Morrisey applauds EPA plan for new coal-fired power plants

By Chris Dickerson | Dec 7, 2018

CHARLESTON — West Virginia Attorney General Patrick Morrisey is praising the U.S. Environmental Protection Agency for what he calls its commitment to a “more comprehensive approach” to regulating new coal-fired power plants.

EPA proposed a new rule Dec. 6 to replace New Source Performance Standards created during the Obama administration. Morrisey calls the old rule “a disastrous regulation that was challenged by West Virginia and its coalition of more than 20 states.”

“Our office looks forward to closely reviewing EPA’s proposal and participating in the process going forward,” Morrisey said. “The EPA’s proposal, at first glance, represents a more comprehensive approach to rulemaking and regulation, a method our office hopes will take into greater account the effectiveness and financial feasibility of new technology.

“Any such regulation must balance the environmental and economic needs of our nation. The United States must continue to position itself as a leader in the energy sector, a leader that constantly looks for ways to increase innovation in clean coal technology as opposed to simply searching for ways to shut down one source for another.”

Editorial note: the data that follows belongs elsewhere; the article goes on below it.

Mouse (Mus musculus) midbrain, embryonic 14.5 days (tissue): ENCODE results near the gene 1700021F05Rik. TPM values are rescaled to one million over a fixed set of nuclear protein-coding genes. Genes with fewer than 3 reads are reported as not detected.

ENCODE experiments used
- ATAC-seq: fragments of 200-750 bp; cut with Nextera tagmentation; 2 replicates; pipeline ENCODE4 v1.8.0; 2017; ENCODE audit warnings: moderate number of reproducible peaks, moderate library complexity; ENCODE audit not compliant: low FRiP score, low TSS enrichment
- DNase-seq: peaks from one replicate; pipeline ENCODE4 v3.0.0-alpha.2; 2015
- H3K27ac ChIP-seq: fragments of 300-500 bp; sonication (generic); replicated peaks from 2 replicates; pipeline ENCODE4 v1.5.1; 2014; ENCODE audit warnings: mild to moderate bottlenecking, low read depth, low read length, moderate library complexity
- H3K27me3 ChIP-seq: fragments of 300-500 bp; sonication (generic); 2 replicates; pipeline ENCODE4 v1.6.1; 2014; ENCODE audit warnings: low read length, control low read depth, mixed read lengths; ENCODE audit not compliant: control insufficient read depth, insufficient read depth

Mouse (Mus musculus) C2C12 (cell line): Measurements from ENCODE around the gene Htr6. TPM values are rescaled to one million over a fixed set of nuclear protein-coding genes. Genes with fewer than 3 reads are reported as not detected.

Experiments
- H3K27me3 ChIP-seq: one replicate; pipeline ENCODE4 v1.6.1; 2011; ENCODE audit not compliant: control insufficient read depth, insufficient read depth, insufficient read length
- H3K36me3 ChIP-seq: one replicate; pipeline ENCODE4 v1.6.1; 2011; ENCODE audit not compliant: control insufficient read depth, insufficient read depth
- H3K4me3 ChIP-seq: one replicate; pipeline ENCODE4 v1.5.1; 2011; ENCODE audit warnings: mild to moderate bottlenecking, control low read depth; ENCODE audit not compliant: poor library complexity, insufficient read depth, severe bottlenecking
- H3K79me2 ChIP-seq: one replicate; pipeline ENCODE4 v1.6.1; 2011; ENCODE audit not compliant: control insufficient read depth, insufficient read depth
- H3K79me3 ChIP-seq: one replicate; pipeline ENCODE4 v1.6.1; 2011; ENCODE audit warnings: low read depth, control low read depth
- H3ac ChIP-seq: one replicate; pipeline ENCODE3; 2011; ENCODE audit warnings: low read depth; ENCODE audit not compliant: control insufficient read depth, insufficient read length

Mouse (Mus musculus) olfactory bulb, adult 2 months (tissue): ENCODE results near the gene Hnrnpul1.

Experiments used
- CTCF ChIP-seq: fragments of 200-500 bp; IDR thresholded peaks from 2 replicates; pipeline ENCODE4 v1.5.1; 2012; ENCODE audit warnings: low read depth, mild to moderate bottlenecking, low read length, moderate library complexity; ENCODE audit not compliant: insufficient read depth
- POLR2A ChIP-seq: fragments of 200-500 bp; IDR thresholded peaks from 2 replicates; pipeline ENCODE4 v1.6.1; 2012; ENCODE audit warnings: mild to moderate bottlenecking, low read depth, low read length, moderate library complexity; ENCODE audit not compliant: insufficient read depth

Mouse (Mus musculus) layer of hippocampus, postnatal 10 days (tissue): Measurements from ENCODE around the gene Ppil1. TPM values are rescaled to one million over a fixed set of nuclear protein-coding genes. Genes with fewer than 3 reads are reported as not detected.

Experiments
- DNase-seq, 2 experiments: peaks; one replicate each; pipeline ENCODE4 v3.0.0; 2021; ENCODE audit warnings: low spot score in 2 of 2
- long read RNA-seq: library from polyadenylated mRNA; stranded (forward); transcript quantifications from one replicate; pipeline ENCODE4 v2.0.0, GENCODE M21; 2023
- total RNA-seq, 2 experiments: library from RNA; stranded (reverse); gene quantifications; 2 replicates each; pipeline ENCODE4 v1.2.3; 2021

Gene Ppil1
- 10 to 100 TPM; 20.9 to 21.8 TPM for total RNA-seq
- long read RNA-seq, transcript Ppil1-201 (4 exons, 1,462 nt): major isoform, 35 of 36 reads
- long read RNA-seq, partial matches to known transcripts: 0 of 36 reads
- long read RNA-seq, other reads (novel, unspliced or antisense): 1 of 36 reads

Morrisey  

Morrisey’s office filed suit against the Obama-era regulation in November 2015, saying the EPA then exceeded its legal authority in finalizing emissions standards that would jeopardize West Virginia’s energy needs as well as good-paying coal jobs in the state and nationwide.

Morrisey called the Obama rule a gamble, saying it relied upon experimental technology that was expensive and unproven.

On Dec. 6, acting EPA Administrator Andrew Wheeler announced the proposal. It would allow new coal plants to emit up to 1,900 pounds of carbon dioxide per megawatt-hour of electricity. The current allowance is 1,400 pounds.

“We are rescinding unfair burdens on American energy providers and leveling the playing field so that new energy technologies can be part of America’s future,” Wheeler, a former coal lobbyist, said at a press conference.

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U.S. Environmental Protection Agency (EPA) West Virginia Attorney General

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